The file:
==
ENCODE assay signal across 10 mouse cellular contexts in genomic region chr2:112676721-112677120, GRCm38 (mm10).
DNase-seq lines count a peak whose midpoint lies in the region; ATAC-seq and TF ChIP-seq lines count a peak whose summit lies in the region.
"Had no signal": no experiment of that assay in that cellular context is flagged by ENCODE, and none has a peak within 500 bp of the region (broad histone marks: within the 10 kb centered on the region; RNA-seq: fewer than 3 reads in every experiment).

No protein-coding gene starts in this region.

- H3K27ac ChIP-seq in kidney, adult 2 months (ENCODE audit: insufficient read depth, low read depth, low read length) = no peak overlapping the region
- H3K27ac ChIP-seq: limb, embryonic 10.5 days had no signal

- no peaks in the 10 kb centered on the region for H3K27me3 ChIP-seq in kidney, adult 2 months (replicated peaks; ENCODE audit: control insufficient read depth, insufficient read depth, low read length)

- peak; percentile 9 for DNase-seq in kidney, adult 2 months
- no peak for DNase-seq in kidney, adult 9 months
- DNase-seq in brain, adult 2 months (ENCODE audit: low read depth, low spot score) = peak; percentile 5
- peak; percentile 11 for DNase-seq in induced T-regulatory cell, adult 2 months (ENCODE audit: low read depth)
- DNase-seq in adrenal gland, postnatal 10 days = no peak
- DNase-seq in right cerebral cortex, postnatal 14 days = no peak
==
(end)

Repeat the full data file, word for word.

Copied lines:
ENCODE assay signal across 10 mouse cellular contexts in genomic region chr2:112676721-112677120, GRCm38 (mm10).
DNase-seq lines count a peak whose midpoint lies in the region; ATAC-seq and TF ChIP-seq lines count a peak whose summit lies in the region.
"Had no signal": no experiment of that assay in that cellular context is flagged by ENCODE, and none has a peak within 500 bp of the region (broad histone marks: within the 10 kb centered on the region; RNA-seq: fewer than 3 reads in every experiment).

No protein-coding gene starts in this region.

- H3K27ac ChIP-seq in kidney, adult 2 months (ENCODE audit: insufficient read depth, low read depth, low read length) = no peak overlapping the region
- H3K27ac ChIP-seq: limb, embryonic 10.5 days had no signal

- no peaks in the 10 kb centered on the region for H3K27me3 ChIP-seq in kidney, adult 2 months (replicated peaks; ENCODE audit: control insufficient read depth, insufficient read depth, low read length)

- peak; percentile 9 for DNase-seq in kidney, adult 2 months
- no peak for DNase-seq in kidney, adult 9 months
- DNase-seq in brain, adult 2 months (ENCODE audit: low read depth, low spot score) = peak; percentile 5
- peak; percentile 11 for DNase-seq in induced T-regulatory cell, adult 2 months (ENCODE audit: low read depth)
- DNase-seq in adrenal gland, postnatal 10 days = no peak
- DNase-seq in right cerebral cortex, postnatal 14 days = no peak